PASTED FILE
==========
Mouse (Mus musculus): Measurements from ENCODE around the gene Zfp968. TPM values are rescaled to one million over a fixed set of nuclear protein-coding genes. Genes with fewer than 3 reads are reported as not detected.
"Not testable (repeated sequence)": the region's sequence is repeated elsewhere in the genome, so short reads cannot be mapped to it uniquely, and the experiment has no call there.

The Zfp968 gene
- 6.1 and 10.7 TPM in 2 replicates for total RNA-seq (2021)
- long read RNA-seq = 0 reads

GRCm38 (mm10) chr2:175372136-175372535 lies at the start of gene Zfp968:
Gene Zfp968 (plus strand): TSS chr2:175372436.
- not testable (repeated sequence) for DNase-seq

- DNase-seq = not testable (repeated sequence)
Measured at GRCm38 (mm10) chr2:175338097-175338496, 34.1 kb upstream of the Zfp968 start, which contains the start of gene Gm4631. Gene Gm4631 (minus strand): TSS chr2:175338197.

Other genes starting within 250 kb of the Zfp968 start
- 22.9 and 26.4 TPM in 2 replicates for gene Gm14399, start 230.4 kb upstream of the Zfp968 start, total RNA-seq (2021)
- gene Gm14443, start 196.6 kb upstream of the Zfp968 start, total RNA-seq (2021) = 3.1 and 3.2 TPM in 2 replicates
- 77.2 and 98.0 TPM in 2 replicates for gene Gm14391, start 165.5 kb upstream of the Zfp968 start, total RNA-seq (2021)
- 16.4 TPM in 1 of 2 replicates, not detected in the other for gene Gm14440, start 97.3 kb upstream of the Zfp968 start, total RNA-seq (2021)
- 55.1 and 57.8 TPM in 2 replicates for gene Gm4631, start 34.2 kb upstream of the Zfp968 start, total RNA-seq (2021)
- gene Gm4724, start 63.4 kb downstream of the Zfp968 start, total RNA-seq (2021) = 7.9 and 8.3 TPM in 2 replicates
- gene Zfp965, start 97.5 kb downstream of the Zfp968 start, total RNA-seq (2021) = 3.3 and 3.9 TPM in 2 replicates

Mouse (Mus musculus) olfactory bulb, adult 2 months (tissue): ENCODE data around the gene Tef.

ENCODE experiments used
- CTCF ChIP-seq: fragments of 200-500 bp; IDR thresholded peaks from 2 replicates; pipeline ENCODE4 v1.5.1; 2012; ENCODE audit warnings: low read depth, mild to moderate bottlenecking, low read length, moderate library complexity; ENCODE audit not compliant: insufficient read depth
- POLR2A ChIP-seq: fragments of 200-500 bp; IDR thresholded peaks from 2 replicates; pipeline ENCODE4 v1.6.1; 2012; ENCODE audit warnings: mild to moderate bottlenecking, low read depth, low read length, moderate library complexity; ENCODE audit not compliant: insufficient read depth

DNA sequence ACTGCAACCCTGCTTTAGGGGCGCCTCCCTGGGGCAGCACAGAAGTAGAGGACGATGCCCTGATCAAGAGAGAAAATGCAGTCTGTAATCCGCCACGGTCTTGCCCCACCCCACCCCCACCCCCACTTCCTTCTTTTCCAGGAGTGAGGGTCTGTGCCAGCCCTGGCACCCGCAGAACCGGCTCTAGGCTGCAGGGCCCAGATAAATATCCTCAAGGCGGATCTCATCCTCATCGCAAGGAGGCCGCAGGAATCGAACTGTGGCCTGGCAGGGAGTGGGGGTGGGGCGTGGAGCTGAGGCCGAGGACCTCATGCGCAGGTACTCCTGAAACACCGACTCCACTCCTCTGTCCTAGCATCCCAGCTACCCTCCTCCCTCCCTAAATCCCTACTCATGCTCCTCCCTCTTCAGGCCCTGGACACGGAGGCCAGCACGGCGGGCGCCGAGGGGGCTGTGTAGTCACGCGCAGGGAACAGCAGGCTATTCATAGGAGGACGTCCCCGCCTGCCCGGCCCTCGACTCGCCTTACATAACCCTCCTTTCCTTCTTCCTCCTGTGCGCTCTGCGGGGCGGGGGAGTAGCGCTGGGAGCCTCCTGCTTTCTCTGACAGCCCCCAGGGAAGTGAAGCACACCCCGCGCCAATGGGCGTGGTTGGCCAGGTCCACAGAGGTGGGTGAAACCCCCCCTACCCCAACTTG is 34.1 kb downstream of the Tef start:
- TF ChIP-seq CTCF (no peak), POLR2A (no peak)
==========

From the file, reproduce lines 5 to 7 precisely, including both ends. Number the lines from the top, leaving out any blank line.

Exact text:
- long read RNA-seq = 0 reads

GRCm38 (mm10) chr2:175372136-175372535 lies at the start of gene Zfp968:
Gene Zfp968 (plus strand): TSS chr2:175372436.